Five great bakes for Good Bitches Baking

Are you a Good Bitch? I am. In fact, I’m one of many.

I’m not telling you this to show off, but to get you to join us in a kind of sweet revolutionary movement. Good Bitches Baking is an attempt to make the world a better place via the medium of cake and biscuits. It’s been set up by two amazing women, Marie Fitzpatrick and Nicole Murray, who recognised the value of the little things (and cake) in tough times.

Since September, they’ve harnessed a miniature army of around 80 keen cooks in Wellington alone who bake for people in times of strife. Recipients here so far include hospices, refuges, City Missions, a soup kitchen, boarding houses and the Neo-Natal Trust.

If you’re not a Good Bitch but you’d like to help, then you can find out more about Good Bitches Baking or visit the Good Bitches Baking GiveALittle page.

If you are a Good Bitch and you need ideas for easily made, easily transported, easily consumed home-style baking, then this list is designed to help. Here goes…

1. Big Fat Ginger Crunch
This is an excellent GBB bake, because the not-so-pretty edge pieces can find their ways into lunchboxes the next day. I use this Spicy Ginger Crunch recipe  most of the time, though Chelsea Winter’s Oaty Ginger Crunch is pretty great too.

2. Wholesome Fruity Muffins
These super-popular muffins are a not as heavy as those bran bullets of old, but they’re not pretend cakes, either. This recipe is vegan, but I’ve been making them recently with regular milk and two eggs instead of the banana.

3. Double Chocolate Beetroot Cakes
Having said all that, these are definitely cakes in muffin form – a big hit of antioxidant-rich beetroot, chocolate and a fluffy hat of cream cheese frosting. This recipe makes a big batch so there may be some left over for your at-home testers…

4. White Chocolate And Lemon Bars
I can only ever make this if I know I am giving it away immediately – otherwise I’d probably eat the tray in an afternoon, all by myself. I use this Lime And White Chocolate Bars recipe, but often switch out the lime for lemon, and add dried cranberries or apricots. SO good! This recipe is also great for steamy summer/autumn days, when slaving over a hot oven makes you feel bitchy (not in a good way).

5. Old-Fashioned Fruit Loaf
Alice Arndell has a fantastic old-fashioned fruit loaf recipe in her book ‘Alice In Bakingland’ – it makes two big loaves, freezes well and tastes great. I can’t find a link to it online anywhere (you should buy her book, it’s really useful for GBB weekends – the melt ‘n mix banana cake is also a lifesaver) but this Juicy Fruit Loaf is always a winner.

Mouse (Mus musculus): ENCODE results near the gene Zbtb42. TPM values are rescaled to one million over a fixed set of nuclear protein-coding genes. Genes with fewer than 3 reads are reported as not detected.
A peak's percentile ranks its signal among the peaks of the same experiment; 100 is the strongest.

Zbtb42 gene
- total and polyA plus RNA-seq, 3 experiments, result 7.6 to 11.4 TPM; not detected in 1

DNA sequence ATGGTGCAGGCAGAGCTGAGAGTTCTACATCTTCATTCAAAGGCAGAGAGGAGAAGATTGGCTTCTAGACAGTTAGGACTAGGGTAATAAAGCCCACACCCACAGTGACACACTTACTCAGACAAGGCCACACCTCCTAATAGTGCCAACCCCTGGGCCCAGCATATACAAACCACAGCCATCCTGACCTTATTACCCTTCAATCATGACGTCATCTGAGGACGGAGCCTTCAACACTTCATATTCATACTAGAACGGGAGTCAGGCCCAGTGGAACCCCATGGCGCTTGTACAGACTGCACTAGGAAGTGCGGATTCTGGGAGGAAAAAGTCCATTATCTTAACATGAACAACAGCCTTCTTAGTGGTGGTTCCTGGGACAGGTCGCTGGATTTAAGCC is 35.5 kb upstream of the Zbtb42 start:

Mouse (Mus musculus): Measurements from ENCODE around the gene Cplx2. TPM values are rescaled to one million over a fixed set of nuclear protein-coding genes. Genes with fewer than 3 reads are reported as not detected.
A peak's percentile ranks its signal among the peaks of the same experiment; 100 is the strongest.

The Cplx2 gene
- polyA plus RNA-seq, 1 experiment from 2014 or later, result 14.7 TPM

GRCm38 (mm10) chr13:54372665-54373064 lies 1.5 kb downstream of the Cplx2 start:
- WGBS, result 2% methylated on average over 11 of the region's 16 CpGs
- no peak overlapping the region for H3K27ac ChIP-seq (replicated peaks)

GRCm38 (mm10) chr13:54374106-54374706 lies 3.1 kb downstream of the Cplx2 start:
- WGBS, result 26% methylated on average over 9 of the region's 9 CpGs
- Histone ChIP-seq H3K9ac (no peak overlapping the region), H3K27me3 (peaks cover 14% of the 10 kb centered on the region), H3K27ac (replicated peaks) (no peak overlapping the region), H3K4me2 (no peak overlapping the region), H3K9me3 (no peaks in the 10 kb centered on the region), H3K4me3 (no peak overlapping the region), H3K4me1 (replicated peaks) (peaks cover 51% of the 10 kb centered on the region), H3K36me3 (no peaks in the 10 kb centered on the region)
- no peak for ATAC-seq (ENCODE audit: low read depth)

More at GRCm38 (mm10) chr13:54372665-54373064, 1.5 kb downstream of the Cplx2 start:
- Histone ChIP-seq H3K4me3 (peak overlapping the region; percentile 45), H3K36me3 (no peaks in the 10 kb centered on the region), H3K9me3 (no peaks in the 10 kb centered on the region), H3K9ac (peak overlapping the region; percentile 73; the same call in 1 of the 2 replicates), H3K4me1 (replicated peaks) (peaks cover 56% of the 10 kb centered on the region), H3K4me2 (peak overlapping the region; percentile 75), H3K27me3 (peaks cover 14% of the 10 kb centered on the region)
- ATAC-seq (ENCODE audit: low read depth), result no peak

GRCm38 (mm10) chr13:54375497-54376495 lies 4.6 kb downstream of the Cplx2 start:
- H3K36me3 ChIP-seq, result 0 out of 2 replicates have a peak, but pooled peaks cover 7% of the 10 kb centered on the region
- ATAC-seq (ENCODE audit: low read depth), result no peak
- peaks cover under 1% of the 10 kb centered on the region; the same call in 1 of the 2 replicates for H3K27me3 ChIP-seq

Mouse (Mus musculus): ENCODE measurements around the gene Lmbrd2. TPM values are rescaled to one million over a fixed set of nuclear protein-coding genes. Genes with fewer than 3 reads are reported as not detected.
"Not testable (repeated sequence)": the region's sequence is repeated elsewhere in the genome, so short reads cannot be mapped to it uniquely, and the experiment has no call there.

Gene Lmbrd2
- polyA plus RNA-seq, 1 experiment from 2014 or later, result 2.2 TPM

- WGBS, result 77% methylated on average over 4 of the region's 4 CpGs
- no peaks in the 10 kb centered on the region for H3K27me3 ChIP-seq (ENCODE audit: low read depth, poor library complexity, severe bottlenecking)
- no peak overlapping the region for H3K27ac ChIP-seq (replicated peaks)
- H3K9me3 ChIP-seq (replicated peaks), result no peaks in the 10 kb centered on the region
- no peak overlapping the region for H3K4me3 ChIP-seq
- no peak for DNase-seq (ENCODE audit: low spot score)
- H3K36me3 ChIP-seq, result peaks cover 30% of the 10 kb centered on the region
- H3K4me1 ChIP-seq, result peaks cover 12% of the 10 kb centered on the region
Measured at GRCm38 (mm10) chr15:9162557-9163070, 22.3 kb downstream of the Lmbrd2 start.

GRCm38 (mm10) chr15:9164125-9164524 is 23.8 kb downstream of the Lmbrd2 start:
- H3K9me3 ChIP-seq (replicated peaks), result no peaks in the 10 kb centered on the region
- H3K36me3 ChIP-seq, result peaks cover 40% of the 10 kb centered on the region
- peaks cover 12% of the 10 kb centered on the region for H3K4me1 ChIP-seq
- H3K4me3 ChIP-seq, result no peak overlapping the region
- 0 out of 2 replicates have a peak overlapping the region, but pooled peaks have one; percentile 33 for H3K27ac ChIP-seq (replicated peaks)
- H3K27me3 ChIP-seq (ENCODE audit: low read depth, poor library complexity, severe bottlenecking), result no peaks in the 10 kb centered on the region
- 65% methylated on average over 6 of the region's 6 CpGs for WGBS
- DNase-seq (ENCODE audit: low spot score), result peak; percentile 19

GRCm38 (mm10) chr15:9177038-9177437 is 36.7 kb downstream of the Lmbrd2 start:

Happy baking, everyone. In this case, charity really does begin at home!

Raw beetroot bliss balls

A dear friend of mine calls herself an alternative eater – wholefoods, no meat, no refined sugar, the whole kit and kaboodle. While that makes her a rather challenging dinner guest, she’s also one of the most appreciative people a cook could hope to create for. After I got over feeling daunted by her request for a birthday cake last weekend – especially one that could withstand a car journey and an afternoon in the sun – I had a burst of inspiration and these pretty-in-pink bliss balls were the result. 

Raw beetroot bliss balls – for Catherine

You don’t have to be an alternative eater to love these. In fact, you don’t even have to like beetroot. Soaking the almonds makes them easier to whizz up.

1 cup loosely packed grated beetroot
1 cup dates

1 /2 cup whole almonds

1/2 cup roughly chopped best quality dark chocolate or cacao nibs, optional

1/2 cup desiccated coconut, plus about 3/4 cup for rolling

Put the dates and almonds in a small heatproof bowl and cover with boiling water. Set aside for 15 minutes, then drain.

Tip the beetroot into a food processor and whiz until finely chopped. Add the drained dates and almonds, the chocolate (if using) and the 1/2 cup measure of coconut. Whizz until it clumps together.

Put the second measure of coconut into a shallow bowl. Form teaspoonfuls of the mixture into balls, then roll in the coconut. Store in the fridge. Makes around 36 small balls.

Have a great weekend, everyone x

Treat me: Easy coffee cake with coffee cream icing

Did you give up coffee, sugar and cake on January 1? Nah, me neither. If you did, look away now. Because here comes a lush coffee cake – that is, a cake with coffee in it, not just a cake to have with coffee – with a thick head of creamy coffee icing.

Simple Coffee Cake With Coffee Frosting Photo: Lucy Corry/The Kitchenmaid

Easy Coffee Cake With Coffee Cream Icing